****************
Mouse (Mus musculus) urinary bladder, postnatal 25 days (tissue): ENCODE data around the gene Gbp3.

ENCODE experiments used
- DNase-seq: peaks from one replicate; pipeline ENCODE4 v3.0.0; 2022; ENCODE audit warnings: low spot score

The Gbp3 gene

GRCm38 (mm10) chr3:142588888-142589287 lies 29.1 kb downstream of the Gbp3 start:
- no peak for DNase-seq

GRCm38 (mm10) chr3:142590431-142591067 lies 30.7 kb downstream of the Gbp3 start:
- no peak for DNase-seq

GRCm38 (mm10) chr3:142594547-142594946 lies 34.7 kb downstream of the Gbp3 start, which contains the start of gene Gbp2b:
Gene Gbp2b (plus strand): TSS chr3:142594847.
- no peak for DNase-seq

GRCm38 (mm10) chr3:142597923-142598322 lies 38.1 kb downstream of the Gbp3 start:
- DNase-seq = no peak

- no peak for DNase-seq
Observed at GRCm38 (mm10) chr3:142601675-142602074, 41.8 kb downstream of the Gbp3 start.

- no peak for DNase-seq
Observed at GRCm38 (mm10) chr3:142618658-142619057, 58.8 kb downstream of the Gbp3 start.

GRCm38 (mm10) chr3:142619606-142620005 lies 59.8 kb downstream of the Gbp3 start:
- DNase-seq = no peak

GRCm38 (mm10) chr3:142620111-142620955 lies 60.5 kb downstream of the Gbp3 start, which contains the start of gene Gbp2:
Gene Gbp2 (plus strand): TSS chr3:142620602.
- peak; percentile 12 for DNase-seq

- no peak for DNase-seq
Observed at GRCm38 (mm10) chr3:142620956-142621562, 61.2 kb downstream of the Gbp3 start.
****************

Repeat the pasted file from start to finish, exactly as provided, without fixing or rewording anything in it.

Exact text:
Mouse (Mus musculus) urinary bladder, postnatal 25 days (tissue): ENCODE data around the gene Gbp3.

ENCODE experiments used
- DNase-seq: peaks from one replicate; pipeline ENCODE4 v3.0.0; 2022; ENCODE audit warnings: low spot score

The Gbp3 gene

GRCm38 (mm10) chr3:142588888-142589287 lies 29.1 kb downstream of the Gbp3 start:
- no peak for DNase-seq

GRCm38 (mm10) chr3:142590431-142591067 lies 30.7 kb downstream of the Gbp3 start:
- no peak for DNase-seq

GRCm38 (mm10) chr3:142594547-142594946 lies 34.7 kb downstream of the Gbp3 start, which contains the start of gene Gbp2b:
Gene Gbp2b (plus strand): TSS chr3:142594847.
- no peak for DNase-seq

GRCm38 (mm10) chr3:142597923-142598322 lies 38.1 kb downstream of the Gbp3 start:
- DNase-seq = no peak

- no peak for DNase-seq
Observed at GRCm38 (mm10) chr3:142601675-142602074, 41.8 kb downstream of the Gbp3 start.

- no peak for DNase-seq
Observed at GRCm38 (mm10) chr3:142618658-142619057, 58.8 kb downstream of the Gbp3 start.

GRCm38 (mm10) chr3:142619606-142620005 lies 59.8 kb downstream of the Gbp3 start:
- DNase-seq = no peak

GRCm38 (mm10) chr3:142620111-142620955 lies 60.5 kb downstream of the Gbp3 start, which contains the start of gene Gbp2:
Gene Gbp2 (plus strand): TSS chr3:142620602.
- peak; percentile 12 for DNase-seq

- no peak for DNase-seq
Observed at GRCm38 (mm10) chr3:142620956-142621562, 61.2 kb downstream of the Gbp3 start.